Thursday, December 12, 2013
Sunshine is expected to return for most of the long July 4th weekend, a welcome reprieve for tourist-dependent businesses that have endured 10 days of rain, drizzle, overcast skies and, in many places, severe thunderstorms.
In this May 10, 2013, file photo, Trisha Dobbs and Onex Gonzalez of Portland walk along the Eastern Promenade. Sunshine is expected to return for most of the long July 4th weekend.
Tim Greenway / Staff Photographer
Michael Cempa, a meteorologist with the National Weather Service in Gray, said the skies should be clear for Thursday night's fireworks displays in Portland and other locations.
The only downside to the forecast will be the temperatures, which Cempa said could soar to 90 degrees during the day and drop to 70 degrees by around 9 o'clock, when most fireworks displays start.
"It is going to be hot and humid pretty much right through the weekend," Cempa said.
The sun finally broke through the cloud cover Wednesday. Since June 23, most of the state has been stuck in a weather system that has produced rain and cloudy skies.
Weather-dependent businesses reported seeing an immediate surge in business Wednesday, and northbound traffic on the Maine Turnpike spiked to levels that surprised even turnpike officials.
"We were incredibly busy today," said Nicholas Mavodones Jr., operations manager for Casco Bay Lines, which ferries tourists and residents to the islands of Casco Bay.
Its car ferry service transported 160 cars to Peaks Island on Wednesday, an increase of about 50 over a typical day, Mavodones said.
Crewmen also handled a lot of groceries and supplies -- indicators that the islands' summer population has begun to arrive.
In June, Casco Bay Lines' freight traffic declined but its passenger counts remained steady.
"It was a rough June. There was an awful lot of rain," Mavodones said.
George Kerr, who owns the Surf 6 restaurant, the Grand Victorian retail complex and several rental properties in Old Orchard Beach, said, "We are weather-driven. When the sun shines, we all flourish."
Kerr said business at his retail and restaurant locations picked up Wednesday, but the rainy weather has been hurting the local economy.
In the past, tourists would go to the Maine Mall in South Portland on a rainy day. Now they drive to Oxford to gamble at the Oxford Casino, Kerr said.
"Their entertainment dollars are being spent elsewhere," he said.
For businesses like the Vacationland Bowling Center on Route 1 in Saco, gray skies outside mean good things are happening inside.
The recent rain has boosted business at the 32-lane candlepin bowling alley.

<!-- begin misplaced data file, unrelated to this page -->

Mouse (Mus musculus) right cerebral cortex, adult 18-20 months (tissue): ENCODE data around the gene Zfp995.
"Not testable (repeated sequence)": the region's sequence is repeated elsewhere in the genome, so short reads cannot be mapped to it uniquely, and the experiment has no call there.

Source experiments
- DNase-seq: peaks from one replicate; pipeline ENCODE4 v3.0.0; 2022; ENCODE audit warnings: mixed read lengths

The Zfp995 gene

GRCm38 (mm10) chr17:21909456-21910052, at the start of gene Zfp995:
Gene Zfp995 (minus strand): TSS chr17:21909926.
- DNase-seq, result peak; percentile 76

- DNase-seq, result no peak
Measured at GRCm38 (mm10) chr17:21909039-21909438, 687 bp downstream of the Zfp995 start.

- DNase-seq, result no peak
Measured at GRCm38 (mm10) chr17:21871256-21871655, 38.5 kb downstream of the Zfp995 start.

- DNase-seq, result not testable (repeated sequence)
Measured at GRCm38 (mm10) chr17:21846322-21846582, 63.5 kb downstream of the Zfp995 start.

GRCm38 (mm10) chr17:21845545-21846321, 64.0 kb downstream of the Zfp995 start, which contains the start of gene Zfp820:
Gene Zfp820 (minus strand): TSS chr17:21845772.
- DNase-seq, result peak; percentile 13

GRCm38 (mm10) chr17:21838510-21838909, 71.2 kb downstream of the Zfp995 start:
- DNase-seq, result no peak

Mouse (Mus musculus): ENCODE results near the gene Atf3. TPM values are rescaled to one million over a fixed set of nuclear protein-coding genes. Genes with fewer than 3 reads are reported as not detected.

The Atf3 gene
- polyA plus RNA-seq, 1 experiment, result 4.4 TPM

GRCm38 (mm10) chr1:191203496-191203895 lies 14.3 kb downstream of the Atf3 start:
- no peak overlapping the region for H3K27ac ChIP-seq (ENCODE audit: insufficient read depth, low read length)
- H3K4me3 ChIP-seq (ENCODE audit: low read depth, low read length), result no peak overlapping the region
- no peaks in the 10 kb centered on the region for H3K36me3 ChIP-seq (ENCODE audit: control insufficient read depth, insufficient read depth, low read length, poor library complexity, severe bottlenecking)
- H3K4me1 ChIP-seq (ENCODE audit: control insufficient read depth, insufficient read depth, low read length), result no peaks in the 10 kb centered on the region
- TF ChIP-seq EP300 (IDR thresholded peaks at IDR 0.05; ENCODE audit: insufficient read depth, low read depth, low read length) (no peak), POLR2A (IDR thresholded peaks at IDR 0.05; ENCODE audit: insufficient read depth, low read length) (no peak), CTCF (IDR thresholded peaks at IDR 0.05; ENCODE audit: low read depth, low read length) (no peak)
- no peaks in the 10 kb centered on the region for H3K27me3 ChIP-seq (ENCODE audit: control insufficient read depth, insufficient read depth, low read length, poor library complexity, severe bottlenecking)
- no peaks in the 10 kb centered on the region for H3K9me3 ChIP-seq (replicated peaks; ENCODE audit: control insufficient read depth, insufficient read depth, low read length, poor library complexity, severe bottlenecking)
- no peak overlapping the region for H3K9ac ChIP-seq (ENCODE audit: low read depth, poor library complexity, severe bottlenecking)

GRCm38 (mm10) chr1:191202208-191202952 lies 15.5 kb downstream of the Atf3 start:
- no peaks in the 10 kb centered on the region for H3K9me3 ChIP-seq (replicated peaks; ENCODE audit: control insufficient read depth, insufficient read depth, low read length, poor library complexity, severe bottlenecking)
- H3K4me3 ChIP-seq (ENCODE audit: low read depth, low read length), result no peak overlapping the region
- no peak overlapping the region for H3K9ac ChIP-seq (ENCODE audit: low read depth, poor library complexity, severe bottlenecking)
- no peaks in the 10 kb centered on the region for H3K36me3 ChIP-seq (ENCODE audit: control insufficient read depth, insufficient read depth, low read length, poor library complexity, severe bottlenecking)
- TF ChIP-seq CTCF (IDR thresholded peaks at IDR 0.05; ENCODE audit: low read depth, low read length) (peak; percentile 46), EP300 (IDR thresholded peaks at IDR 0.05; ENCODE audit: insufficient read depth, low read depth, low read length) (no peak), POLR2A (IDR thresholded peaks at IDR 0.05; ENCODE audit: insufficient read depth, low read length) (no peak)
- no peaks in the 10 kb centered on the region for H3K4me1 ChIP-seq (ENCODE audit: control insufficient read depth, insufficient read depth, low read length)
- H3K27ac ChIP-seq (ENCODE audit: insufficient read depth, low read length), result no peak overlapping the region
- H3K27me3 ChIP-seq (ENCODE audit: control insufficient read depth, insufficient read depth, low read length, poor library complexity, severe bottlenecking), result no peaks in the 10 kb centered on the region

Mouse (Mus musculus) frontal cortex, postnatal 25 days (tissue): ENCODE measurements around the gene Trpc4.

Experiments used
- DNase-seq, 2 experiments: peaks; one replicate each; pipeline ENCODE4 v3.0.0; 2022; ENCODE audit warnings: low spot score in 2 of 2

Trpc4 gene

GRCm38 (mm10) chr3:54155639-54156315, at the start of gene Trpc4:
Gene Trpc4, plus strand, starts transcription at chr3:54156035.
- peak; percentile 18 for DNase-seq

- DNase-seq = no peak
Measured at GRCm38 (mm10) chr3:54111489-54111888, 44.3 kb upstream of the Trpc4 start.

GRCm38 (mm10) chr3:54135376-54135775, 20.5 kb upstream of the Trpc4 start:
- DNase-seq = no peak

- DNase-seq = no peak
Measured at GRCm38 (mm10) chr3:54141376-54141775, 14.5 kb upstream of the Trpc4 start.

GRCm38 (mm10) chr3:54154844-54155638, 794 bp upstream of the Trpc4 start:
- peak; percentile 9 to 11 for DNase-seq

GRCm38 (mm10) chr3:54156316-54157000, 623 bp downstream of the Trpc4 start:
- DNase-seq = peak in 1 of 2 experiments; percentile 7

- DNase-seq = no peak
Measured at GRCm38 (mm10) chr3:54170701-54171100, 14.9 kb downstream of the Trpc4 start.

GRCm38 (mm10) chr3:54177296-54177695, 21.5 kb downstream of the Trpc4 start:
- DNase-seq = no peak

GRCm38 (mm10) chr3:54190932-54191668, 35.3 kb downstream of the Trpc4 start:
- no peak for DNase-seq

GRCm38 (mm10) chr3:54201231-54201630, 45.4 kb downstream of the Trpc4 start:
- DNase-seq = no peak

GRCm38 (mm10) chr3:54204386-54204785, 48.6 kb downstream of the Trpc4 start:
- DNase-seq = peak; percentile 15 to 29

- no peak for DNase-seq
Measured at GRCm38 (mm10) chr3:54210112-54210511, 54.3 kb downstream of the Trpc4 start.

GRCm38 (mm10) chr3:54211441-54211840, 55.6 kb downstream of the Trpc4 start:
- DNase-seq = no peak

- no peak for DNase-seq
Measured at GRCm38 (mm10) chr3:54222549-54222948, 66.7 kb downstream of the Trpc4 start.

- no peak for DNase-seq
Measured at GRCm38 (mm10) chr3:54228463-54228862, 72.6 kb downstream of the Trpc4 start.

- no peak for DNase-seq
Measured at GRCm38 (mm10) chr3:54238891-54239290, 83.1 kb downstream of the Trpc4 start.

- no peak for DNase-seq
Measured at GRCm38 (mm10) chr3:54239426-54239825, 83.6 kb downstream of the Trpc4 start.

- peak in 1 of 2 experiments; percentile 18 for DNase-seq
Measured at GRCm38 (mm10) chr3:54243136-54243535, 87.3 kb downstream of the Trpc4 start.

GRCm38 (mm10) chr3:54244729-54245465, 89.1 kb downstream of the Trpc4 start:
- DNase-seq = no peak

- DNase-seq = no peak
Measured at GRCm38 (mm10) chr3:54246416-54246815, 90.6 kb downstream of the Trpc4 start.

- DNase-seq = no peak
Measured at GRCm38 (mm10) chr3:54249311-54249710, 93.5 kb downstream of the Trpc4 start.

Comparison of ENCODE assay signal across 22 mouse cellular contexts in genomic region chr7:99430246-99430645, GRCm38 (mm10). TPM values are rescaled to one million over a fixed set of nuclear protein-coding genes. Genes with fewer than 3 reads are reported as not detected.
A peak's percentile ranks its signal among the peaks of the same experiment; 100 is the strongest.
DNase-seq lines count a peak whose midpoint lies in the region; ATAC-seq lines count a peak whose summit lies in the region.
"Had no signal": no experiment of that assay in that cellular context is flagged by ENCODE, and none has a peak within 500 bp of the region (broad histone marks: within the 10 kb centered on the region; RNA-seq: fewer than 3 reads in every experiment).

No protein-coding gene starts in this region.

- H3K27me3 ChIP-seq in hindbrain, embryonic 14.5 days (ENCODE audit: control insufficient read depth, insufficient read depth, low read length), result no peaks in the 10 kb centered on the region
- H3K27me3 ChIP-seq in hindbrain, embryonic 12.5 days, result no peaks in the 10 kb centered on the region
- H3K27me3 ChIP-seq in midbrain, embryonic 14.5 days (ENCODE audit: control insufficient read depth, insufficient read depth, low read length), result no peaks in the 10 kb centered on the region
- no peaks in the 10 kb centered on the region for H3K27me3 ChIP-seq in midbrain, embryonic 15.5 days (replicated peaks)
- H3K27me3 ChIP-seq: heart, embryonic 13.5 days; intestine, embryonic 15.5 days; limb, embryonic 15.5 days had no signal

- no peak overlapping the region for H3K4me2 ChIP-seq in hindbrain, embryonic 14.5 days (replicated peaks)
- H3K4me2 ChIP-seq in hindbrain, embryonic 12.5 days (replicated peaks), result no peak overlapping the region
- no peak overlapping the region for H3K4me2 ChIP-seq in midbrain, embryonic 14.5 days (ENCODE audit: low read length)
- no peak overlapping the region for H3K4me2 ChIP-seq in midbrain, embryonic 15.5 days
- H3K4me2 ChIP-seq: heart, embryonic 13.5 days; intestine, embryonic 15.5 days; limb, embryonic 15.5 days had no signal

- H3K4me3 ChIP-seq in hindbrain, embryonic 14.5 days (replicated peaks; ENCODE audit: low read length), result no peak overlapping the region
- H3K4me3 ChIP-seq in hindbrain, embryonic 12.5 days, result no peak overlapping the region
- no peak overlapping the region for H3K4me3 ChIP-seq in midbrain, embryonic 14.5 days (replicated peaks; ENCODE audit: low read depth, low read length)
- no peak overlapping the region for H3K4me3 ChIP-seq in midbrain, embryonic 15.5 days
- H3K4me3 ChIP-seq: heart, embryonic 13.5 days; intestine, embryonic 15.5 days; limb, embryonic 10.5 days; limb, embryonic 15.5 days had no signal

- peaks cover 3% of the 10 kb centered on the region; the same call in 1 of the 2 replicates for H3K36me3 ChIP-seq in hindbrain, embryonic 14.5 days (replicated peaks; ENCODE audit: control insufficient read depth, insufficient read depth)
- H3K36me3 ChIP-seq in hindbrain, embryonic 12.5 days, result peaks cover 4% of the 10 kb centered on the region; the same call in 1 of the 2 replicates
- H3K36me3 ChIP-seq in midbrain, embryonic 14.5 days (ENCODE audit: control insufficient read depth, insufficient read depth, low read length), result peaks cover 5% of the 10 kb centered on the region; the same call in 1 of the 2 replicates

"It was mobbed (Tuesday). We must have had 1,000 people here," said co-owner Claire Dube. "We like for it to rain at least once a week, for the sake of the gardens and for bowling."
The bowling alley will be closed July 4th because it will be sunny.
Funtown Splashtown USA in Saco has been making the best of a bad weather situation.
The amusement park has had to close a few times because of rain and thunderstorms -- it was closed Tuesday -- but tries to make it up to customers whose visits are cut short by offering free day passes or pro-rated passes for future visits.
"Our guests never walk away (empty-handed)," said the park's spokesman, Ed Hodgdon. "We don't want to be a fair-weather park."
Funtown's parking lot was packed with cars Wednesday after the weather improved, Hodgdon said.
Meanwhile, Maine Turnpike officials were surprised when they started to see a significant spike in northbound traffic at the York toll plaza.
Turnpike spokesman Dan Morin said 17,500 vehicles moved through the northbound lanes of the York toll plaza on July 3, 2012.
On Wednesday, more than 25,000 vehicles passed through the plaza in the same time period, from 10 a.m. to 5 p.m.
"I think we saw an increase on Wednesday due to the good weather forecast and to the Phish concert in Bangor," said Morin. "We are not sure if this pattern will continue through the weekend. All it means is that on Sunday (when holiday traffic leaves Maine) there will be a mess in York."
Bangor police said they expected more than 16,000 people to attend Wednesday night's Phish concert at Darling's Waterfront Pavilion -- a venue within the city's Waterfront Park.
Sgt. Jim Buckley said the concert venue's capacity is 16,000 but police expected thousands of Phish fans to listen to the band outside the concert area.
A Phish concert a decade ago at the former Loring Air Force Base in Limestone attracted more than 60,000 fans.
Dennis Hoey can be contacted at 791-6365 or at: